Outside it started raining cats and dogs. That’s when I realized I was inside, sound and secure. I’m not usually fainthearted and I never thought if I wet my whistle I’d be climbing the walls, maybe bouncing off the walls, but nevertheless, I didn’t know shit from Shinola. My daddy always said the proof of the pudding was in the eating and if you’re not part of the solution you’re part of the problem and I’ll be the first to say that goes double for drinking.

At the crack of dawn I realized I was in a trailer house.  Then I saw her. Trailer trash, I thought. She must have read my mind. If looks could kill, I’d be dead meat, but she must have looked at me through rose-colored glasses and that caught my eye. Somehow I knew she had saved my sorry ass.

“Where am I?” I asked. “And where’s my drinking buddy?”

“It was a million to one that you didn’t bite the bullet and only once in a blue moon I am able to save lost souls like you two,” she said.

She seemed pretty keyed up, up-tight, but some how not put out.

“If you and your friend had brains you’d be dangerous,” she continued. “And I’ll bet you, dollars to donuts, you’d be stone cold, frozen like a Popsicle, waiting to meet your maker, if I hadn’t gone bananas and taken that walk in the storm of the century. You two were huddled up like two peas in a pod. Someone reported the two of you asleep in the street. It was like trying to find a needle in a haystack. But it wasn’t rocket science, locating you. I just followed my nose. Just the same, it was like trying to find a piece of paper in an e-book, but it was your lucky day, you escaped the grim reaper, stared death in the eye, beat the odds.”

 I was hoping she’d wind down and wrap it up when I got the first good look at her. She was a bit more than pleasingly plump, to say the least. She was as big as a battleship. I know, you’re thinking, don’t judge a book by the cover and beauty is more than skin deep and I should be more grateful, but the truth be known, the story she told had me quaking in my boots and I knew she was right as rain. Only time will tell if she did the right thing by saving us.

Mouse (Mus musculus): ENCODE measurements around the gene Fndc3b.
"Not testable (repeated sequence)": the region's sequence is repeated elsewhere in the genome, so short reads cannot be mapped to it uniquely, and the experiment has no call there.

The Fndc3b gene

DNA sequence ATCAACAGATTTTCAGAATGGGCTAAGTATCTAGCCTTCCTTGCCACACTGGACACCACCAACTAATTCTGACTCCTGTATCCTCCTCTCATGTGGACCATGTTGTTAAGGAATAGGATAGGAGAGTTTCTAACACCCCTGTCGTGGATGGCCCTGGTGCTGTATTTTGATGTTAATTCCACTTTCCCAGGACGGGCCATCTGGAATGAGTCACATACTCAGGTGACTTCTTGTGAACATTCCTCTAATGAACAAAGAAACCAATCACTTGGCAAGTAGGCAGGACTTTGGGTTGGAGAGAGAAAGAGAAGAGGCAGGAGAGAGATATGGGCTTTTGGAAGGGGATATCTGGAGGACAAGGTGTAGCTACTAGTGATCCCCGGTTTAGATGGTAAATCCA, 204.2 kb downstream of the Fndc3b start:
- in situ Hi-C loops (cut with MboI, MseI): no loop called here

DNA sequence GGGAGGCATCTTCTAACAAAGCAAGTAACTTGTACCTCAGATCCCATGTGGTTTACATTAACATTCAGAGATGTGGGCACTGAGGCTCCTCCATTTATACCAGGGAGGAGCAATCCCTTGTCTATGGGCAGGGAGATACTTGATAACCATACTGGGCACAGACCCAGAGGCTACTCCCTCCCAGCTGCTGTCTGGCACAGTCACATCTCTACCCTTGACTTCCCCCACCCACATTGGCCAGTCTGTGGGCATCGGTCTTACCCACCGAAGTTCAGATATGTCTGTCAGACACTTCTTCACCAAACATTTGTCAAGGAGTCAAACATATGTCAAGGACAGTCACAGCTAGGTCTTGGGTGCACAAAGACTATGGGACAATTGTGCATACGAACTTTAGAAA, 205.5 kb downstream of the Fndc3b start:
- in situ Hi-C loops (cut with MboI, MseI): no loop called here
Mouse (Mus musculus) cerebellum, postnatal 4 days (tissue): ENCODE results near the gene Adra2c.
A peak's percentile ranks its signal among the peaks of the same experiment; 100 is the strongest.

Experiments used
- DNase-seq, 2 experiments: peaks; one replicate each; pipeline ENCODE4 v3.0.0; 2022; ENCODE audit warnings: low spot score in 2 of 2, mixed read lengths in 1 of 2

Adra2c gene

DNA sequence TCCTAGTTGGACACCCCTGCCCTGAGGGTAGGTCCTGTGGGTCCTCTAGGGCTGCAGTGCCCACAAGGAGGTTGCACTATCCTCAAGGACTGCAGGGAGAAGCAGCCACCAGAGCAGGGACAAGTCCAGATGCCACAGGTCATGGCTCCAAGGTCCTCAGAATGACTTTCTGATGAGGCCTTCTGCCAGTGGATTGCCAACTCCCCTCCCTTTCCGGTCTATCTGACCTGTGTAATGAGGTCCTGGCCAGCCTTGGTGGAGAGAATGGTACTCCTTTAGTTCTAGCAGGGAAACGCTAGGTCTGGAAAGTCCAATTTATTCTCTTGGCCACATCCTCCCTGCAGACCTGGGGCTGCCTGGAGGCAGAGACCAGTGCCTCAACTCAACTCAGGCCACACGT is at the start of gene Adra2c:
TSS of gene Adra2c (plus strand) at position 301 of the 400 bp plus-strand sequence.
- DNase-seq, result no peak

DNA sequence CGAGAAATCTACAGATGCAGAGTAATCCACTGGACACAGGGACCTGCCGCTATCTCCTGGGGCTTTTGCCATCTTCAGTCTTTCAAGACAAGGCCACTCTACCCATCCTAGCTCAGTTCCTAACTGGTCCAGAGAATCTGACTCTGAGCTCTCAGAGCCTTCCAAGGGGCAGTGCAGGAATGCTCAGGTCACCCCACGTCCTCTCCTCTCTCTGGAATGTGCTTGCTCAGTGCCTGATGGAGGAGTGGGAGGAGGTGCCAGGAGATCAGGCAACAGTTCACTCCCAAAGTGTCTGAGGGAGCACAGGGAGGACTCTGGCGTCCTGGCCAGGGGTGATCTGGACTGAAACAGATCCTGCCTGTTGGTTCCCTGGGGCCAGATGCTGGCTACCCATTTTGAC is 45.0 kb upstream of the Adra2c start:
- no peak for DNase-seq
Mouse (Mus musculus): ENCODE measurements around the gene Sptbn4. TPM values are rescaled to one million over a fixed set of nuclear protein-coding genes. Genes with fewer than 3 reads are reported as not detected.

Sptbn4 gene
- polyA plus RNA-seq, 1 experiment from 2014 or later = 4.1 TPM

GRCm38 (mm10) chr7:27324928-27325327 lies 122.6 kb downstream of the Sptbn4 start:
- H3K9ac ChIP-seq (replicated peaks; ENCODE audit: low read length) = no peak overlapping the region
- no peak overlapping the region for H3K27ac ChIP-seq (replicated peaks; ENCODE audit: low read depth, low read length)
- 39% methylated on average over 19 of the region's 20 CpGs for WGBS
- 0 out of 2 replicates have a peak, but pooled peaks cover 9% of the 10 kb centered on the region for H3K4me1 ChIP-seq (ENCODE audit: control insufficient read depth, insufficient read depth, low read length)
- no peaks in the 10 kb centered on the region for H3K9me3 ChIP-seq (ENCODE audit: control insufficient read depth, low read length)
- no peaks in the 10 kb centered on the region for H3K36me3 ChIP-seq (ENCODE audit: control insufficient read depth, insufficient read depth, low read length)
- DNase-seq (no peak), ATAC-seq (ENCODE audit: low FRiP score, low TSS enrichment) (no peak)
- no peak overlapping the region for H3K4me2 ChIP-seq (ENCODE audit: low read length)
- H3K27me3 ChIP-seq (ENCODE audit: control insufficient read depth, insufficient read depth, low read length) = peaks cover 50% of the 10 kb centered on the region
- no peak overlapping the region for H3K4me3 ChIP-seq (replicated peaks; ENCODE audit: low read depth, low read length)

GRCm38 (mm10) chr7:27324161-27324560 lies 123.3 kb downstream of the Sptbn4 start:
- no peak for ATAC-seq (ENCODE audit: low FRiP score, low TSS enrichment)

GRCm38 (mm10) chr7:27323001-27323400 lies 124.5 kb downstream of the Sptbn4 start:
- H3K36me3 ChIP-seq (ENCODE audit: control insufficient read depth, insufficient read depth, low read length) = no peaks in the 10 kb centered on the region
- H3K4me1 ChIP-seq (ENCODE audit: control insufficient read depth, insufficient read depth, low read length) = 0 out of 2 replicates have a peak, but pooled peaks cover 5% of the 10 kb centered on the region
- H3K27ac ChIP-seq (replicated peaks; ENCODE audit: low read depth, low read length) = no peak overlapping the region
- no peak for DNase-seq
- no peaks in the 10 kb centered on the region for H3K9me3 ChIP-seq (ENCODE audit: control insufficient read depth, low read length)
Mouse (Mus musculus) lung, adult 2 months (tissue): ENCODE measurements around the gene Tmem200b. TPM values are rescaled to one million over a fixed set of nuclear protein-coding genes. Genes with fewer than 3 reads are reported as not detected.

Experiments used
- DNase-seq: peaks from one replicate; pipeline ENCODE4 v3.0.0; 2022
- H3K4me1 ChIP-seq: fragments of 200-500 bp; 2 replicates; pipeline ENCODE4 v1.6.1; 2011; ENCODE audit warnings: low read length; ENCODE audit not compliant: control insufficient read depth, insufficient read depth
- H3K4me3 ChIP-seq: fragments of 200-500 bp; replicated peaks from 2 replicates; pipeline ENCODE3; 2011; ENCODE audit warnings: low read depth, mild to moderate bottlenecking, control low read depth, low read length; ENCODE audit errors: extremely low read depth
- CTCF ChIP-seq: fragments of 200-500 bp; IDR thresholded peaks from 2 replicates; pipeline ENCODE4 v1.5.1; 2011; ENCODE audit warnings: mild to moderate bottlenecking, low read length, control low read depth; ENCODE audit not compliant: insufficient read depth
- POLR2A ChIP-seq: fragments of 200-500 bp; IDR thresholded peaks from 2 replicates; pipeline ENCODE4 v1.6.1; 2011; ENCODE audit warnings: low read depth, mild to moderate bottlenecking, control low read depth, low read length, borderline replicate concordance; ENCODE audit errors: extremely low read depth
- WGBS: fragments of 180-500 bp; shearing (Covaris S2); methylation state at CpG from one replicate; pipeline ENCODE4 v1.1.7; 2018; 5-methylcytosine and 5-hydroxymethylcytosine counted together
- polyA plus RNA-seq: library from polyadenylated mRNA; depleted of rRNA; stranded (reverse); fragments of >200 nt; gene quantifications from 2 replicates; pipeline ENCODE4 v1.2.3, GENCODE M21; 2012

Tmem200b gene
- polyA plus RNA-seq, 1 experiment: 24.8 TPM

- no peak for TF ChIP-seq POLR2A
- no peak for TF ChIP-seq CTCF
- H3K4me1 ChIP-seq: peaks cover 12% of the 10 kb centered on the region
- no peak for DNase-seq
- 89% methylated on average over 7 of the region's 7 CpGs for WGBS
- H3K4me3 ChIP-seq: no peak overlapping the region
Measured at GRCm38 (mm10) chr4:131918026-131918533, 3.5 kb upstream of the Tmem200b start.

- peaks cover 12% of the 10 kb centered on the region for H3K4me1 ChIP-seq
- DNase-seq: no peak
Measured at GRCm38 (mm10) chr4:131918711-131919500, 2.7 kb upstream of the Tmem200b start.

My partner in crime walked in from the other room. He looked fit as a fiddle. I couldn’t believe my eyes.

“Oh no! The Bible thumper,” he shouted. “The lady preacher from hell. Did she find all the skeletons in your closets?”

I know we all have our crosses to bear and I shouldn’t criticize, but he was a few beers shy of a six pack, not the brightest bulb in the bunch, truthfully, he was dense as a doorknob, so I gave it little thought. I wasn’t exactly as sharp as a tack myself, so I thought gave him the benefit of the doubt and considered he might be putting me on.

Are you shittin’me?” I asked.

Wake up and smell the coffee,” he said. “I’d rather be dead than hear her pound the pulpit again.”

“Why don’t you go?” I asked.

I’m Damned if I do, Damned if I don’t,” he replied.

Our conversation fell on deaf ears. She went to a podium and started to preach. “We are each the keepers of our own soul,” she started out. At first she went fast and furious then slow as molasses in January. She used phrases like, there is no time like the present, you’re playing with fire and it’s now or never. “hell is filled with people with good intentions,” she yelled. She was really ranting and raving.

I’ve heard my share of preaching and when the fur flies and you hear the fire and brimstone you can bet your bottom dollar she has only just begun to turn up the heat and sooner rather than later she would be fanning the flames. I wasn’t going to wait until the shit hit the fan so during a pregnant pause I yelled, “I’m starving to death, I could eat a horse.” This was just a figure of speech, of course, but then my partner chimed in, “I could eat the ass out of an elephant.”

She gave us the evil eye and continued on, for what seemed like forever and a day. She must have had her knickers in a twist over something, but eventually she hung it up and said, “We’ll eat after I sing the closing hymn.”

Now, I know the road to hell is paved with good intentions, and I should give her the benefit of the doubt, but I think any preacher worth her salt, to coin a phrase would have fed us first. You can lead a horse to water, but you can’t make him drink and you can catch more flies with honey than vinegar. We were starving to death. Not only were we lean and mean we were getting meaner by the minute. It was either feast or famine with us and we were literally famished. We were ready to pig out. My buddy, who had his own rags to riches story, only visa versa, was starting to squirm, like he had ants in his pants. “This is like déjà vu all over again,” he said. “Will it ever end?”

I leaned over to comfort him. “Patience is a virtue, my friend. It’s not over until the fat lady sings.”